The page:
Egypt’s principal space agency, the National Authority for Remote Sensing and Space Sciences (NARSS), has announced plans to launch two additional cubesatellites (NARSSCube-1 & NARSSCube-3) into space by November 2019 and the third quarter of 2020, respectively.
The NARSSCube satellite programme started in July 2017 with the goal of “demonstrating, in orbit, the capabilities of the NARSS team to develop in-house satellite subsystems”. The programme is providing Egyptian engineers and scientists with hands-on research experience in nanosatellite subsystems, which will ultimately bolster Egypt’s capabilities in space science and engineering.
NARSS received a total project funding of about 13 million EGP (approximately USD 783,533) from the Academy of Scientific Research in Egypt (ASRT) to build three cube satellites: NARSSCube-1 (1U), NARSSCube-2 (1U) and NARSSCube-3 (3U).
NARSS has already completed the design and construction of NARSSCube 1 & 2, which are twin 1U experimental CubeSats. NARSSCube-2 was launched on July 25, 2019 on board theSpaceX Dragon CRS-18 resupply mission to the International Space Station.
NARSSCube-1 was delivered to the Japanese Space Agency (JAXA) for final testing, in preparation for a planned launch in April 2019. However, a recent update from NARSS reveals that the launch will most likely happen in September 2019.
The Agency is currently developing the more advanced 3U NARSSCube-3, with launching scheduled for the third quarter of 2020.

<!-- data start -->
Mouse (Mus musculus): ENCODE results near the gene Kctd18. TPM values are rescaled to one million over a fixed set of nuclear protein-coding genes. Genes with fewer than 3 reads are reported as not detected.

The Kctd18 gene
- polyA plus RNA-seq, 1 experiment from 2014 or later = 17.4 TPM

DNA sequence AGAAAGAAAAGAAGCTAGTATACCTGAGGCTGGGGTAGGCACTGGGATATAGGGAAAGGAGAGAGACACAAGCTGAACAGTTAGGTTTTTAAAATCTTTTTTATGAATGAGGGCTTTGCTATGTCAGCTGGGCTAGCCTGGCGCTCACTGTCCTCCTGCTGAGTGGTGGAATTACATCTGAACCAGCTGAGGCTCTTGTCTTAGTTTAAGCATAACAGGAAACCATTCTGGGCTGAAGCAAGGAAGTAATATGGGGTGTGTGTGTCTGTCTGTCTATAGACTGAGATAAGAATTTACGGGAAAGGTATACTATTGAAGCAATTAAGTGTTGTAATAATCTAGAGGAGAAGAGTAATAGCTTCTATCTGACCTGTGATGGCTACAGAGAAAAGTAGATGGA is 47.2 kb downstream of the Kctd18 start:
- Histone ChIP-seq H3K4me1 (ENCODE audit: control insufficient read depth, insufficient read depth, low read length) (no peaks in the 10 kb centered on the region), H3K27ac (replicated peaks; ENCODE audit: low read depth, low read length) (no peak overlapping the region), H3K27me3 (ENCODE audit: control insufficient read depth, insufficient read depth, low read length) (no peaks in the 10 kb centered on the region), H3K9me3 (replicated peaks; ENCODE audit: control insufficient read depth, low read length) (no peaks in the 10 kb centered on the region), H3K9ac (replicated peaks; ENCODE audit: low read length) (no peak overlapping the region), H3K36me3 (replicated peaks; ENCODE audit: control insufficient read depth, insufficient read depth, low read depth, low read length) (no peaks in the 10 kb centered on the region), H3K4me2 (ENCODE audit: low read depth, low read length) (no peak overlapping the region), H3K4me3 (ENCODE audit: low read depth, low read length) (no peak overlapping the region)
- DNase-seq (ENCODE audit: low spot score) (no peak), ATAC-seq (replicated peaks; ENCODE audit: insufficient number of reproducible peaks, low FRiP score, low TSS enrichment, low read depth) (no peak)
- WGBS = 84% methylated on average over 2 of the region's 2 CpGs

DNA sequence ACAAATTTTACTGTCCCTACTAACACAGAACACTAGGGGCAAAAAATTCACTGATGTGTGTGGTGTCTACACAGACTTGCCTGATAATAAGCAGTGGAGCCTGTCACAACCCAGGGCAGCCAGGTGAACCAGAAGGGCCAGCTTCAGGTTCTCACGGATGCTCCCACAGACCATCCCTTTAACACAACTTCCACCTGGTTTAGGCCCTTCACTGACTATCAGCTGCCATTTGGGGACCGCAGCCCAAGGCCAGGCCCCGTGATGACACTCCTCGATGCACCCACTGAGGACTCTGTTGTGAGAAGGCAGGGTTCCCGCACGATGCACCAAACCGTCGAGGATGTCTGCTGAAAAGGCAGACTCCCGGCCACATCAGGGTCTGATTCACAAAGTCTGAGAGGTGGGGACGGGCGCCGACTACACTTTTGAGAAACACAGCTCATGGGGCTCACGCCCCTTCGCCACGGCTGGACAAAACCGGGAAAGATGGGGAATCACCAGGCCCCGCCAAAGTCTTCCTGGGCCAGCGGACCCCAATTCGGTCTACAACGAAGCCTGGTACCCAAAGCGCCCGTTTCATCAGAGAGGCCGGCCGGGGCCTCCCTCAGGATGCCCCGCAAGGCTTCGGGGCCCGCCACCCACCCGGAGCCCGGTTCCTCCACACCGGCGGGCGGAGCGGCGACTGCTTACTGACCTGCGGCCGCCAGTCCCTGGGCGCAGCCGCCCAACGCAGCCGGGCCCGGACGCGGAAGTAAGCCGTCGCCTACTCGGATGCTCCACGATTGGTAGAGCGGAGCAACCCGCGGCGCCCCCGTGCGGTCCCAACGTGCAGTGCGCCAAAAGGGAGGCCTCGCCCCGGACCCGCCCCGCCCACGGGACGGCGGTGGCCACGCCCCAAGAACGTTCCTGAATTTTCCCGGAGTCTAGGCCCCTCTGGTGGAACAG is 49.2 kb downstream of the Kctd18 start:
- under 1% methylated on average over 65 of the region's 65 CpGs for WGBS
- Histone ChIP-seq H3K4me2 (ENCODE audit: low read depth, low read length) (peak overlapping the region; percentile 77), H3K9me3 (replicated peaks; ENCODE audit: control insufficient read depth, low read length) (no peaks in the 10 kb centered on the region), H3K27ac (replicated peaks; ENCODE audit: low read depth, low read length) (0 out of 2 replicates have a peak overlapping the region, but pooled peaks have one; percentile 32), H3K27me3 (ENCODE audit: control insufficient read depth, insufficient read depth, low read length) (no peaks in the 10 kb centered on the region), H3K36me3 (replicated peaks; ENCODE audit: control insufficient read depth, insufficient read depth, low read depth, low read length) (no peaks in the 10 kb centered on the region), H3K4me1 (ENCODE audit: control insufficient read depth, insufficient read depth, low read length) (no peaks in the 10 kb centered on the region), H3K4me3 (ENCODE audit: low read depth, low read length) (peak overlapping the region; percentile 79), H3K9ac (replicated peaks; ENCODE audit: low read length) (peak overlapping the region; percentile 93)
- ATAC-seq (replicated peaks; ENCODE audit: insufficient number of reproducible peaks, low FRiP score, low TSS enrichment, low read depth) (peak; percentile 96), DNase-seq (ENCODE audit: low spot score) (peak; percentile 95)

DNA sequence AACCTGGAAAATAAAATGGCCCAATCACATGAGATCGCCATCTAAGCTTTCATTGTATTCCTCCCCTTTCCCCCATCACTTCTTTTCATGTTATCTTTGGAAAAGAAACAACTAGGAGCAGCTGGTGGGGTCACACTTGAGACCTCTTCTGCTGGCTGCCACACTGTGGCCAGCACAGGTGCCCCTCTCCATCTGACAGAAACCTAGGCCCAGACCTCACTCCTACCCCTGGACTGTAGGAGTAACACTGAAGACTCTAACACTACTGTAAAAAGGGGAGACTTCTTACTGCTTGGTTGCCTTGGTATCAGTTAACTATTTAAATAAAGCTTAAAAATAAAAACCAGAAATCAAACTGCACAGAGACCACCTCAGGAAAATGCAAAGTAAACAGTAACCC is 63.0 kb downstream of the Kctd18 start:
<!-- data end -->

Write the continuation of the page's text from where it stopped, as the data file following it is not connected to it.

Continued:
NARSS develops the cube satellites in-house within Egyptian territory, from design to component fabrication, integration and testing, except the solar panels which were provided by GomSpace. About 23 NARSS engineers are involved in the project.
In a report NARSS sent to the Egyptian Minister of Higher Education, Khalid Abdel Ghaffar, the Agency noted that it is collaborating with 10 local research and industrial bodies to launch a series of Egyptian-made satellites. Although Egypt has already flown six satellites into space – including three Earth observation satellites and three communications satellites – none was built by Egyptian engineers using facilities in Egypt. Satellite manufacturing companies in France, Russia and Ukraine served as prime contractors for previous Egyptian satellites.
While NARSSCube-2 will become the 7th Egyptian satellite in space upon deployment from the ISS, the CubeSat will most remarkably be remembered for being the country’s first indigenously-made satellite to reach space.
Joseph Ibeh is a Mandela Washington Fellow and Senior Analyst at Space in Africa. His experience spans industry research and market analysis with a focus on African-grown NewSpace companies, commercial space industry, national space programmes and real-life application of space science for sustainable development in Africa.